When both leaders talk about expanding their nuclear arsenals ON THE SAME DAY, that is not a coincidence, it is a warning to China.

Today we live in a multi-polar world. The U.S., Europe, China, India, Brazil are all major players looking to increase influence and markets. Usually this is done with a veneer of civility, through trade agreements. And the past eight years have shown that the United States has been moving toward a greater tie to Asia and China. The Pacific Rim Partnership meetings have been as important as the G-7 and G-20 meetings in Europe.

But not all members of the ruling class are happy about this development. There are people and companies that want the U.S. to be more confrontational with China. Remember, they were left out when China made a deal with France and Saddam Hussein to develop the Iraqi oil fields back in 2000. According to a paper published by the right-wing Heritage Foundation in February of 2003, France controlled 23% of Iraq oil exports, while the U.S. was barred from the fields. Shortly after this, the U.S. invaded Iraq, removed Hussein from power, and negated all contracts he had negotiated.

It has become obvious that Trump is backed by the section of the ruling class that wants closer ties to Russia and more confrontation with China. We have all heard and read about Russia’s efforts is getting Trump elected. His appointment of Rex Tillerson as Secretary of State means that there is no attempt to hide who is making the decisions in this outfit. The U.S. government will be run openly by Exxon oil. The U.S. government will remove sanctions on Russia that have prevented the finalization of $500BILLION deal to develop Russian oil fields, a total about-face from the current U.S. policy.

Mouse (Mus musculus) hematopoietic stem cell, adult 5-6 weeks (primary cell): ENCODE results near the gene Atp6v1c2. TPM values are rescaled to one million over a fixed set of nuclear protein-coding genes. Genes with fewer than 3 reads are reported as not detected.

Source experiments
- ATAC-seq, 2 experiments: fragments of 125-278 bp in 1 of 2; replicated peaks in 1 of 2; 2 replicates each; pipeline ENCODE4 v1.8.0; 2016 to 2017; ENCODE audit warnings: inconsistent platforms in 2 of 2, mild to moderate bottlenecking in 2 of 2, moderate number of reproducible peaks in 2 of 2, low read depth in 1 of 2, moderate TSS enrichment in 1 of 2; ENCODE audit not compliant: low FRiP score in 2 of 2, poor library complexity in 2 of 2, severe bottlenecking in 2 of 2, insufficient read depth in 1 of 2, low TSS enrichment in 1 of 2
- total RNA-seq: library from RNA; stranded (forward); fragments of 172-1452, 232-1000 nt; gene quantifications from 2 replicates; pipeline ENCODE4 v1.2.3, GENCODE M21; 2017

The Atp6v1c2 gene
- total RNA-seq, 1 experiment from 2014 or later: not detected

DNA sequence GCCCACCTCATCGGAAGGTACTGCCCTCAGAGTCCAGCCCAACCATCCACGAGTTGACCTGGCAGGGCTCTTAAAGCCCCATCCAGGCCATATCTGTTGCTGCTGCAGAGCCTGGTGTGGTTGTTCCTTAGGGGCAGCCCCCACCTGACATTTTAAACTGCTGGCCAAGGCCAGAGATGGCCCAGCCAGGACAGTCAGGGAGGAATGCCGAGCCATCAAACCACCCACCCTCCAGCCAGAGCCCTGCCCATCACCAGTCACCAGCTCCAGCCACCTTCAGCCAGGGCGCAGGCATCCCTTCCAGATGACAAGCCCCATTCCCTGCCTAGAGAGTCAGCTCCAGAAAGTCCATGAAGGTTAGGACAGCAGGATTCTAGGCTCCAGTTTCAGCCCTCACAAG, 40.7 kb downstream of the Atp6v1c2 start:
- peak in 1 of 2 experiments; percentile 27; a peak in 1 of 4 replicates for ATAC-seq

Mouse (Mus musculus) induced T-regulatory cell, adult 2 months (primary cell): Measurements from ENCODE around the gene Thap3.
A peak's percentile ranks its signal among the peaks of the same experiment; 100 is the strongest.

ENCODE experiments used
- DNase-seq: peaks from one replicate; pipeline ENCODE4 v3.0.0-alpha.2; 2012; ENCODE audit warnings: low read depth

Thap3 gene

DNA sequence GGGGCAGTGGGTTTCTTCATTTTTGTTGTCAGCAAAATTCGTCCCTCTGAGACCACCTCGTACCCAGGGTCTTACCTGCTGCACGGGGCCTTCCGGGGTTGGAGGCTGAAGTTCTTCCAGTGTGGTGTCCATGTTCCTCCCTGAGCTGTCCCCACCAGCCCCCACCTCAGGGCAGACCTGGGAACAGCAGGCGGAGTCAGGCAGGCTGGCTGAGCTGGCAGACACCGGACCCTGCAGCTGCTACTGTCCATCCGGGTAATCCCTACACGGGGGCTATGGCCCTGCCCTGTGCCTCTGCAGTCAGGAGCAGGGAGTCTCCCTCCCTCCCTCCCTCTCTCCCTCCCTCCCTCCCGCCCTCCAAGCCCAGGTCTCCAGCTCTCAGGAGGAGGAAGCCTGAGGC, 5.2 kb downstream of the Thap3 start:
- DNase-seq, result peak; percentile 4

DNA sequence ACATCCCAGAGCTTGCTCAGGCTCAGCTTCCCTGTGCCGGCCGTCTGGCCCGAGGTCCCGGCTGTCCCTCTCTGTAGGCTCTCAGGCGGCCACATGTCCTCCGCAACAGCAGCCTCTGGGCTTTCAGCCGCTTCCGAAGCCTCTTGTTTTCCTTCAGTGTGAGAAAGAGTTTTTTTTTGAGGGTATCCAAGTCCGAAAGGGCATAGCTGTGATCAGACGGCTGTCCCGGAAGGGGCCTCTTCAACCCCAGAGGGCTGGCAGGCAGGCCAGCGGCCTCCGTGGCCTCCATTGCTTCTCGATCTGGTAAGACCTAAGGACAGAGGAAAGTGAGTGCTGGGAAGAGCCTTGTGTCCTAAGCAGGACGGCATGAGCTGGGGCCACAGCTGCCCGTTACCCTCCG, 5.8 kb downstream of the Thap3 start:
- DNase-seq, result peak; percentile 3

Trump and Putin will also work together to try and slow or stop China’s expansion. When both leaders talk about expanding their nuclear arsenals ON THE SAME DAY, that is not a coincidence, it is a warning to China. Why? Because China’s response to Trump talking with Taiwan’s leader was to have multiple flights of its nuclear bomber over the South China Sea. China has also been expanding its military bases in the South China Sea. This is a dangerous game of superpower one-upmanship.

So what does this mean for us, the average people of the world? Well, we will probably see more Russian conflict in Eastern Europe, more conflicts with China and less stability in Latin America where China has been expanding its influence. We will see more Russian and Irani influence in the Middle East. This instability raises a greater chance of war. I also think that more people will see through this growing fascism and the need to maintain internal order in the U.S. will bring more and more repressive policies here. So we, the workers here in the U.S. and around the world, need to organize and be ready to fight against this growing tide of war and fascism.